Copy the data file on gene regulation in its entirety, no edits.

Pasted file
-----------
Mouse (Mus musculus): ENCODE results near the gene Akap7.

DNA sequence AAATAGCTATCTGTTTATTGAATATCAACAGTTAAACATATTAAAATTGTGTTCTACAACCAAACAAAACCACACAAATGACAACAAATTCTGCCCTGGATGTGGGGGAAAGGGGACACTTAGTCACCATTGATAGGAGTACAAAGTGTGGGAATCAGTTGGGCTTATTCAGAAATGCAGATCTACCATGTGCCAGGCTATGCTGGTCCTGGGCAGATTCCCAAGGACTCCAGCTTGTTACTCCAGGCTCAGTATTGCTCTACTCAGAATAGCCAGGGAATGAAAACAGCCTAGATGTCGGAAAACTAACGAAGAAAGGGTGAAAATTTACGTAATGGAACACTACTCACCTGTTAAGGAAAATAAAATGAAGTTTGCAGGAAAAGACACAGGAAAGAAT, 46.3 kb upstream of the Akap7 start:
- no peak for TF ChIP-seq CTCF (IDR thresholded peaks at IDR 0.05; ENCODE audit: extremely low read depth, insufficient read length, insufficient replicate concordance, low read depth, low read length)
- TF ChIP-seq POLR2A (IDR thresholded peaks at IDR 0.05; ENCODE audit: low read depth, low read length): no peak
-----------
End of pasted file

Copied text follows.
Mouse (Mus musculus): ENCODE results near the gene Akap7.

DNA sequence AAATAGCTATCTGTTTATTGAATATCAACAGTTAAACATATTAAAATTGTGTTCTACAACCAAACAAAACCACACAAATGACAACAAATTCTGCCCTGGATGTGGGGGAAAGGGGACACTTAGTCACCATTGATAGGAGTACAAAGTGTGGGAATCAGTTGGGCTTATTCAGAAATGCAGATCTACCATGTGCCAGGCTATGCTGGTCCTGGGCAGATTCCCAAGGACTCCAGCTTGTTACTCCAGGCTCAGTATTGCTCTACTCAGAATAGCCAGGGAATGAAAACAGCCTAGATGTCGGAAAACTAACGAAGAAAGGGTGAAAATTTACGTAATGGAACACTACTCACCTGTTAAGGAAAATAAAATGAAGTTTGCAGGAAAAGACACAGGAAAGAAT, 46.3 kb upstream of the Akap7 start:
- no peak for TF ChIP-seq CTCF (IDR thresholded peaks at IDR 0.05; ENCODE audit: extremely low read depth, insufficient read length, insufficient replicate concordance, low read depth, low read length)
- TF ChIP-seq POLR2A (IDR thresholded peaks at IDR 0.05; ENCODE audit: low read depth, low read length): no peak